Rosserk Abbey & St Mary’s Well, Co Mayo


Last weekend hubby took me out for a mystery adventure. A mystery to me, as I had no idea where we were heading. Turned out to be here.

This is Rosserk Abbey, or Friary, built about 1440. There is quite a lot of it left to explore.

I had a friend come over my first year in Ireland, and she wanted to see castles. Well, not so many of those about. But there are lots and lots of religious buildings.

Please ignore the immensely idiotic date stamp. I took this one with Hipstamatic, but had the wrong film set up. I can’t be arsed to remove the dumb-ass date.

We got a tiny bit lost finding the place, but when we backtracked we were the only ones there. Not alone for long, soon we had Spanish and English tourists roaming about, too.

The main tower, from below.

The view from a tiny, tiny room only the two of us could fit into. I got uncomfortable waiting for himself to take the shot and asked him to move so I could escape. He wanted a pic of the fairy tree. That’s an older tradition/belief than what inspired the abbey to be built so long ago.

Incredible stonework detail, holding fast despite being open to the wind and rain. You can still see every feather on those wings. A true marvel.

The only other picture worth sharing that I took at the abbey. I didn’t have the fancy-pants camera, iDJ did, so I was restricted to what I could see with the iPhone.

Next. St Mary’s Well. Now, I expect there is more than one St Mary’s Well in Ireland. However, this was my first ever visit to such a place. I’m going to preface these photos with a reminder that I am not Catholic, and I have little understanding of the faith. That means I have no understanding of what I was about to see. I don’t mean to be disrespectful, exactly, but I was in for a shock.

First, there was quite a long walk to get to the well. Walking access only. There’s the Abbey, across the field of yellow iris. So many iris!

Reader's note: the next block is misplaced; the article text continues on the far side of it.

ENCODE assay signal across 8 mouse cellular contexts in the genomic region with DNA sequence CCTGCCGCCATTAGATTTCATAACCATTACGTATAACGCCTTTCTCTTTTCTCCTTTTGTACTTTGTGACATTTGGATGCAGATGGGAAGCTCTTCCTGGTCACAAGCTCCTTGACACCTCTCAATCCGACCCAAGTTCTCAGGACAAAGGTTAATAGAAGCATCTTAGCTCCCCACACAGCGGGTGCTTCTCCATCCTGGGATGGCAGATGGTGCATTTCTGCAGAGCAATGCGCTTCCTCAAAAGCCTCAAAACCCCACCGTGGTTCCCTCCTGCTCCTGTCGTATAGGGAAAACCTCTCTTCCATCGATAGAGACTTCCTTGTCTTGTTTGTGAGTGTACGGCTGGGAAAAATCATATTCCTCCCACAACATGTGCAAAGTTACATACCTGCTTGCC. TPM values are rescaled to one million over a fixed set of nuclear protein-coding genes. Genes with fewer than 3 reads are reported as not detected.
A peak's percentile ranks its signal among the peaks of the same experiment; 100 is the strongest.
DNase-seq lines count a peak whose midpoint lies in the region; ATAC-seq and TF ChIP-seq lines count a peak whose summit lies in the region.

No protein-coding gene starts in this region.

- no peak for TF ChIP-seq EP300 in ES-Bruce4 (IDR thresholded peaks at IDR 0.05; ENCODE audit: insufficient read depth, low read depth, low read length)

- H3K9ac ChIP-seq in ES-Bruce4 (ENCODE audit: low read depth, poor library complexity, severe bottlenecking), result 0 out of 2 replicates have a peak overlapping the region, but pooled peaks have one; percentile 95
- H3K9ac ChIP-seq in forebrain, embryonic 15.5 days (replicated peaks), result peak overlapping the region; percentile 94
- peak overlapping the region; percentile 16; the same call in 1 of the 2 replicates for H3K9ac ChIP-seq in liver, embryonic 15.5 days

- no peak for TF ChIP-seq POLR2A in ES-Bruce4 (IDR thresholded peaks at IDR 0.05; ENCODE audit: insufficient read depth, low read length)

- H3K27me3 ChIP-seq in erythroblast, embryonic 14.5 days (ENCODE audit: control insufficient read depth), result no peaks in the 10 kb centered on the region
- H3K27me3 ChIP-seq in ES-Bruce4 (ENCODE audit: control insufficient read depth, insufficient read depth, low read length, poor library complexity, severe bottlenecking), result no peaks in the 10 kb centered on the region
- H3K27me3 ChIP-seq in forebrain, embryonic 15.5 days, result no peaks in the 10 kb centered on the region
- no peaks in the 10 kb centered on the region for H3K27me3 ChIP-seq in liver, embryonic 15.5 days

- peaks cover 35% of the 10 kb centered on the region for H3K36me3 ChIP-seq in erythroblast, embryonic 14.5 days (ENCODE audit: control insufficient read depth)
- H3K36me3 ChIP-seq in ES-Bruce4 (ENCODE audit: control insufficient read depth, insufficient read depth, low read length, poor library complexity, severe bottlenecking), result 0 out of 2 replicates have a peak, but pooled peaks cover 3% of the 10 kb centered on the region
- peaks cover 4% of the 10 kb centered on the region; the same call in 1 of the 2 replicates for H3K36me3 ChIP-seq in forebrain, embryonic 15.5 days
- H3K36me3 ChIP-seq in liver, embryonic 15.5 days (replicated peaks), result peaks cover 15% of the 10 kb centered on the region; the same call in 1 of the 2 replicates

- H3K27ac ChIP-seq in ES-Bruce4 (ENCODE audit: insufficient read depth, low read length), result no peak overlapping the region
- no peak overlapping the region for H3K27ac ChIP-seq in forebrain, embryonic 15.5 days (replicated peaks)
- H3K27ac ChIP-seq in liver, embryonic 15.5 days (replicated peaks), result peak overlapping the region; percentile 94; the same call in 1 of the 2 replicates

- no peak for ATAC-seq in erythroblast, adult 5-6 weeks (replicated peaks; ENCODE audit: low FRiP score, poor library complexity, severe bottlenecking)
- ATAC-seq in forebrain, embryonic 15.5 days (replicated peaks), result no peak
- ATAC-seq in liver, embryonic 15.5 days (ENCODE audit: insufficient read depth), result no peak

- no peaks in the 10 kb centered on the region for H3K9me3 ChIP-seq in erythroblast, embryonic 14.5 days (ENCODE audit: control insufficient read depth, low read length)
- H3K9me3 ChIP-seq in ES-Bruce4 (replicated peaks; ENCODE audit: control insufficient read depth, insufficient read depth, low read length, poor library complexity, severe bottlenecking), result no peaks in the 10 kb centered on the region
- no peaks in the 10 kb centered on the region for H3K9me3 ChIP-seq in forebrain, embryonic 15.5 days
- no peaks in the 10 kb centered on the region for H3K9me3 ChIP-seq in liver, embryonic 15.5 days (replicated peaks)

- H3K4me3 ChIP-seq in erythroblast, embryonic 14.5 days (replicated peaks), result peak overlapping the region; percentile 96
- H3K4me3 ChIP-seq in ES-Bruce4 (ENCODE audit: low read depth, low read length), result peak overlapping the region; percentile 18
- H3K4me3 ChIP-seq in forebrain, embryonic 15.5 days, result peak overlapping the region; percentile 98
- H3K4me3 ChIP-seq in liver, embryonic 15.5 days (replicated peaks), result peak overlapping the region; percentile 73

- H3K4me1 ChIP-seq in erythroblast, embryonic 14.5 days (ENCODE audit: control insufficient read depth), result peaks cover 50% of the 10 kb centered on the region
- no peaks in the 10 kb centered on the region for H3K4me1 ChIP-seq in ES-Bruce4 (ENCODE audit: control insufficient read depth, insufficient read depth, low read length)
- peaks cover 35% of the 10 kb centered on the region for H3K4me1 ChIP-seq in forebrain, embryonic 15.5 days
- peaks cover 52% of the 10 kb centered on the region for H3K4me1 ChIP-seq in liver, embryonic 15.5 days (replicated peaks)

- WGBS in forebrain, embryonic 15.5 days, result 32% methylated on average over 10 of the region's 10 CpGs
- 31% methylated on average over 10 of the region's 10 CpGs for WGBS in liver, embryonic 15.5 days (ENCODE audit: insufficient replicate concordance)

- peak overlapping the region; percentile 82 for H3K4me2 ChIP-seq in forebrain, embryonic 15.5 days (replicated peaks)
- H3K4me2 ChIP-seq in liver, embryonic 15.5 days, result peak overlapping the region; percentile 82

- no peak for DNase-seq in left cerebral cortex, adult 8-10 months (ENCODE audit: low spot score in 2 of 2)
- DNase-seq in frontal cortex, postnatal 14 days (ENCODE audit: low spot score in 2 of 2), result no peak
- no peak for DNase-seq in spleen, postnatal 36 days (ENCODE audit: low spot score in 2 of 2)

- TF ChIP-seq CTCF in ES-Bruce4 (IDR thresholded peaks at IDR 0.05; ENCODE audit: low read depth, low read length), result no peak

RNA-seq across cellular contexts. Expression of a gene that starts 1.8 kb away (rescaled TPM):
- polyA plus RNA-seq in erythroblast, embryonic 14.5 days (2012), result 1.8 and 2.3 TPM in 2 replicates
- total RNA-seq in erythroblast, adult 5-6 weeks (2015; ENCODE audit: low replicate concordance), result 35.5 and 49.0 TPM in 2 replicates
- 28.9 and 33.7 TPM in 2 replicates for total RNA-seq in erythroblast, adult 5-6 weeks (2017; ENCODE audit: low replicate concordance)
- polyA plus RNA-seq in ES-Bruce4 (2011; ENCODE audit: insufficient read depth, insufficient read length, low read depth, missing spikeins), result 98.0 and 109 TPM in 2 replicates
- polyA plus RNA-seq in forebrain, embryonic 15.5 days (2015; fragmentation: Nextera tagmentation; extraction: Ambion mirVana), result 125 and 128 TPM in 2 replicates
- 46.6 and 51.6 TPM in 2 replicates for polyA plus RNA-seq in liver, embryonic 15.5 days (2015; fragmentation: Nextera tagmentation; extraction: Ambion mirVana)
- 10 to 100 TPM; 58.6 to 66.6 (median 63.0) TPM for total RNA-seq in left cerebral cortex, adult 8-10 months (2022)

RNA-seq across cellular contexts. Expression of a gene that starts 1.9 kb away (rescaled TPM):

The well itself is inside the small stone building with the tree growing out of the roof. The walkway came in from the right, and you can see the tiny stream running from the building and off to the left, under the little bridge. The stones were numbered, in Roman numerals.

Number V – looking back up toward the statue of Mary where the first picture was taken. I believe the idea is to walk the stones as if they are stations of the cross, or count the rosary. I didn’t think there were enough stones for either, but what do I know?

Jesus, Joseph and Mary (and oooh, Mary looks very Irish, doesn’t she?) a small statue buried in weeds in front of the entrance to the well. Hubby had to tell me it was meant to be Joseph. Because he has a marble for a head. Oooohhhh-kkaaayyy… But that wasn’t what set the hair on the back of my neck to rising.

The main entrance to the well. Clearly it is very small, and choked with offerings. I don’t understand this.

Hair ties, barrettes, watches, coins, candles – antacids? It got weirder.

The tree growing out of the roof is festooned in… stuff.

The bushes up by the statue of Mary had a heavier load.

Mary herself was decked out the most.

It really, really surprised me to see the tokens left behind. Mostly, they were things that were close to hand and could be left behind. But what of the items clearly brought for the purpose? The photo of the baby – it breaks my heart. I can’t imagine the desperation of faith in bringing that photo all that way, to leave in the hands of a plaster saint, in the hopes that it can help in some way. I’m sure most visitors to the well came away feeling something quite different than I did. I was startled, dismayed, and it felt more like we’d visited Tibet and seen a tree bedecked in prayer flags. It was just that foreign, to me.

I am still fascinated how a place that used to be revered as an unusual and unexplained source of fresh water so close to a large salt-water body turned into a place where trolley-tokens and baby pacifiers are left as offerings.

20 responses »

  1. Extraordinary post. Truly fascinating, in so many ways. The pix are brilliant, especially of the Abbey. Very, very moving. Thank you so much for sharing this. I feel as if I came along for the tour. A wonderful respite.